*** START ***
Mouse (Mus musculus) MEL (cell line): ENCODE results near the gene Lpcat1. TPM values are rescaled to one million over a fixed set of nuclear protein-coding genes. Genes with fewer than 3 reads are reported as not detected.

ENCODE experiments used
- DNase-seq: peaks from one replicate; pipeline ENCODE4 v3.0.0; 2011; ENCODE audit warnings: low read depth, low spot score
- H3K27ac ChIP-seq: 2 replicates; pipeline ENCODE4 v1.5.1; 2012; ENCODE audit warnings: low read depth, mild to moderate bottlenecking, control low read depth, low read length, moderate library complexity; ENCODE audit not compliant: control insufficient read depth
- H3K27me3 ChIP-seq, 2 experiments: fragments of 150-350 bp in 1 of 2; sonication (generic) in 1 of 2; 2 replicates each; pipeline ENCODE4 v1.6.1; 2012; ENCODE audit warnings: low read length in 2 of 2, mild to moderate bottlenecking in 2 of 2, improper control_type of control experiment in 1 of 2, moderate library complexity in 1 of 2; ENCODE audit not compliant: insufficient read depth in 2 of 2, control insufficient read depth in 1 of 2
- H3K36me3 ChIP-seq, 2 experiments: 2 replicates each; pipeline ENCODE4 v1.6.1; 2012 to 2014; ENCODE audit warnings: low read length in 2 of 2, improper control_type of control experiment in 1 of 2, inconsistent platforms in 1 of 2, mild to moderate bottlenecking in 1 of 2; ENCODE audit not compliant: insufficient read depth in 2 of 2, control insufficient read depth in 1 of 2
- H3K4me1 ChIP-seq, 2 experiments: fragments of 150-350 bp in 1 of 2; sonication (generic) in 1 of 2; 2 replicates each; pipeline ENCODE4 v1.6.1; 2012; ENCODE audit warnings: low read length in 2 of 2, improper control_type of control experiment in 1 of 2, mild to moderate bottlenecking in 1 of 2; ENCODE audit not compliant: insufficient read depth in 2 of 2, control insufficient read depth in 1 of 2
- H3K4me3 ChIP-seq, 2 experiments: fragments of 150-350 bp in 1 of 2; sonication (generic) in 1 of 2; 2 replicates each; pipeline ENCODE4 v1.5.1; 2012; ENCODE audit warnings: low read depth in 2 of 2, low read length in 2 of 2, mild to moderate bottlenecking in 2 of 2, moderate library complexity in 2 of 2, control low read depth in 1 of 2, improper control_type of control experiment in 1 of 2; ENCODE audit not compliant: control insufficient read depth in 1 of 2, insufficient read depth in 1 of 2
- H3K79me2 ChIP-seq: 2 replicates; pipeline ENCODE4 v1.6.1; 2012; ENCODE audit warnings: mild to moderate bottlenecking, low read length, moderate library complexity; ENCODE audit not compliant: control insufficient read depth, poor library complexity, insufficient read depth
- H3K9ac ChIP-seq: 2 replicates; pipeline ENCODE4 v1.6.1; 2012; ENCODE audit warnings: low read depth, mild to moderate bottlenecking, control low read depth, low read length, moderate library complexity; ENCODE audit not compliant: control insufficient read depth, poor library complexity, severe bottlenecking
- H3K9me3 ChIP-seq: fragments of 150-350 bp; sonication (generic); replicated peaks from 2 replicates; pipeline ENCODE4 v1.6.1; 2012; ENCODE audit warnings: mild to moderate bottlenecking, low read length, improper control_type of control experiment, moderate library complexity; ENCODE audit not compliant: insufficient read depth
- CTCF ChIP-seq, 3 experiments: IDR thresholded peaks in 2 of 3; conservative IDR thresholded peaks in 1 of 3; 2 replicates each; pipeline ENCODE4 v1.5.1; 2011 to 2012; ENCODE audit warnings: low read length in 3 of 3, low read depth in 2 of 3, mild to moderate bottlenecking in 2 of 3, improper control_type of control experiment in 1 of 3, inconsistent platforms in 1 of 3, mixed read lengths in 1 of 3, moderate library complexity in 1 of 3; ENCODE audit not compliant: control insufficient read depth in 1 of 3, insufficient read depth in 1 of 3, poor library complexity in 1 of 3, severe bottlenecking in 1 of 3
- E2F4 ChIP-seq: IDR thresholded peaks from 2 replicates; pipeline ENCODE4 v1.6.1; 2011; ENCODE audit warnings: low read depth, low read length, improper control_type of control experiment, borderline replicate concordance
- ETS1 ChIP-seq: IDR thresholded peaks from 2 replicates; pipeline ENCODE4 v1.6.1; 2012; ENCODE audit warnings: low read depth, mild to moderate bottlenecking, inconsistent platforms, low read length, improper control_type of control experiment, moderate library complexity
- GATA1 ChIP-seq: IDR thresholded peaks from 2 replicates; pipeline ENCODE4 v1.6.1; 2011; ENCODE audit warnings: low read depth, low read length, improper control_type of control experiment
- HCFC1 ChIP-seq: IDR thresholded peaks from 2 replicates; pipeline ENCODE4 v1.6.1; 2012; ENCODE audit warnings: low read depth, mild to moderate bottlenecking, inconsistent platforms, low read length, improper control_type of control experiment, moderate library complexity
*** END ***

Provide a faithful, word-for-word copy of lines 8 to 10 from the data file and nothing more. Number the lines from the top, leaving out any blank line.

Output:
- H3K4me3 ChIP-seq, 2 experiments: fragments of 150-350 bp in 1 of 2; sonication (generic) in 1 of 2; 2 replicates each; pipeline ENCODE4 v1.5.1; 2012; ENCODE audit warnings: low read depth in 2 of 2, low read length in 2 of 2, mild to moderate bottlenecking in 2 of 2, moderate library complexity in 2 of 2, control low read depth in 1 of 2, improper control_type of control experiment in 1 of 2; ENCODE audit not compliant: control insufficient read depth in 1 of 2, insufficient read depth in 1 of 2
- H3K79me2 ChIP-seq: 2 replicates; pipeline ENCODE4 v1.6.1; 2012; ENCODE audit warnings: mild to moderate bottlenecking, low read length, moderate library complexity; ENCODE audit not compliant: control insufficient read depth, poor library complexity, insufficient read depth
- H3K9ac ChIP-seq: 2 replicates; pipeline ENCODE4 v1.6.1; 2012; ENCODE audit warnings: low read depth, mild to moderate bottlenecking, control low read depth, low read length, moderate library complexity; ENCODE audit not compliant: control insufficient read depth, poor library complexity, severe bottlenecking